In the energy realm, as in every other, Democrats are all about instant gratification. They’ll disparage the idea of opening federal lands to domestic drilling because “it would take years for the new oil to come online” (never mind that if we’d opened them years ago, the oil would already be available!), but they’ll champion the depletion of the U.S. Strategic Petroleum Reserve because tapping it might drive gas prices down quickly enough to ensure reelection.

Three House Democrats, Reps. Ed Markey, Peter Welch and Rosa DeLauro, sent a letter to the president recently calling for an “aggressive strategy” for releasing oil from the reserve and pointing to past actions that helped drive down prices.

“As we approach the summer driving season, we must carefully consider all immediate options in order to prevent a runaway increase in prices,” they wrote. …

The Strategic Petroleum Reserve is the country’s supply of excess oil and was created to deal with spikes in the cost of oil because of natural disasters, war or terrorist attacks.

Obama tapped the SPR, as it’s known, last June, releasing 30 million barrels of oil to compensate for supply disruptions in Libya. Democrats applauded the move but Republicans viewed it as a political stunt. …

Top Republicans had argued that the threshold for using the reserve should be an emergency, not for gas price reductions.

Remarkably, though, House Democratic whip Steny Hoyer is actually speaking some sense on this subject:

The number two House Democrat broke Monday with some of his fellow Democratic colleagues, and said he does not believe releasing oil from the Strategic Petroleum Reserve (SPR) is appropriate now and it wouldn’t help lower gas prices. …

But House Democratic Whip Steny Hoyer, D-Maryland, said he believes the SPR should be used in “emergency times when supply is being disrupted,” and added, “there are no lines at the gas tanks anywhere in the country as far as I know.”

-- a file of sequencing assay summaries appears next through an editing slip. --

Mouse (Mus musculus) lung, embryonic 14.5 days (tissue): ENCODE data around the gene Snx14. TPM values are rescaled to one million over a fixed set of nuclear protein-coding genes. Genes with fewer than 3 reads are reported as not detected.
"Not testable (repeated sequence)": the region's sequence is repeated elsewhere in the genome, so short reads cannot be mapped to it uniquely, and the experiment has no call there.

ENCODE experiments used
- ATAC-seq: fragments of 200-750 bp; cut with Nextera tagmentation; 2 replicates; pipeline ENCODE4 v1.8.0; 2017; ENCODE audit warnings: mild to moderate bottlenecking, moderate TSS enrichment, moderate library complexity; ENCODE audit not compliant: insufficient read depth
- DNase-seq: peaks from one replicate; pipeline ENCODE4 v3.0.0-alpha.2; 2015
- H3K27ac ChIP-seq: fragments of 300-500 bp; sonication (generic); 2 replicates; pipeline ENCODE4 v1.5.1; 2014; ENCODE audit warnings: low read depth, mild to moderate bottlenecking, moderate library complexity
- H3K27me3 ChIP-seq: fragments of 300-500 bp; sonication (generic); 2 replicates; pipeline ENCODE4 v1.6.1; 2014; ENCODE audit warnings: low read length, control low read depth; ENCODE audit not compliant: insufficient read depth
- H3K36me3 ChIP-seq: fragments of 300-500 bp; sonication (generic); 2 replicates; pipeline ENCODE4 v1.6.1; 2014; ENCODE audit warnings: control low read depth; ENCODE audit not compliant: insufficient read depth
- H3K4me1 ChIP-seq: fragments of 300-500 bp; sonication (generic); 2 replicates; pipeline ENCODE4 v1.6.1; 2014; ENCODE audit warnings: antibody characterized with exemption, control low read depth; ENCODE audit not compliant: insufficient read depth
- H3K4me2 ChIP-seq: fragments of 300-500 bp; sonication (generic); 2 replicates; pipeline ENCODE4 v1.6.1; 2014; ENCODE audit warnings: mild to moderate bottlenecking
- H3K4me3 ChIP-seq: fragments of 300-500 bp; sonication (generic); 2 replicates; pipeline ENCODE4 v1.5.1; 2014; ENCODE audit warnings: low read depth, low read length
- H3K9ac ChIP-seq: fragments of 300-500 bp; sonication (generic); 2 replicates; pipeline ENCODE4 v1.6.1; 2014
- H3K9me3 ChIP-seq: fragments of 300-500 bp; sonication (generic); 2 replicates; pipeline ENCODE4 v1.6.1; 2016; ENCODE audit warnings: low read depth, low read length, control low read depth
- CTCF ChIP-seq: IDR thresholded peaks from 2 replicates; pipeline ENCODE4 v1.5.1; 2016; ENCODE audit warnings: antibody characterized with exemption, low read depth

Hoyer maintained there are other reasons for higher gas prices. “My own view that speculation and fear of what might happen is more a cause than the supply issue.”

Still, it wouldn’t surprise me at all if the president decides to again tap the SPR. He did it once. What would stop him from doing it again? High gas prices are the wages of the president’s energy policies up to this point and he’ll do anything to avoid the electoral consequences of his policies. While his press secretary chatters about increased domestic energy production and eventual energy independence, the president has to know it’s too late; he can do very little to drive gas prices down now. Whatever he can do, he will, no matter how stupid it is for the long-range energy outlook of the country.

If the president wanted to avoid high gas prices down the home stretch to his reelection, then he should have thought about that before now. Championing sound energy policy requires a long-range perspective. It requires an integrity that refuses to engage in crony capitalism and a common sense approach that reduces the regulatory burden on all companies to unleash American energy. It might require offending an environmentalist or two. Incidentally, it also requires an appreciation for an industrialized society and an acceptance of fossil fuels as what currently drive industrialized society. The president has none of that. He has an energy ideology that seeks to impose itself on a nation that’s not ready to quit fossil fuels cold turkey. He also has a driving desire for reelection. In other words, he wants instant gratification.

But as anyone who’s familiar with the Stanford marshmallow experiment knows, instant gratification folks are rarely as successful as those who’ve “learn[ed] to labor and to wait.”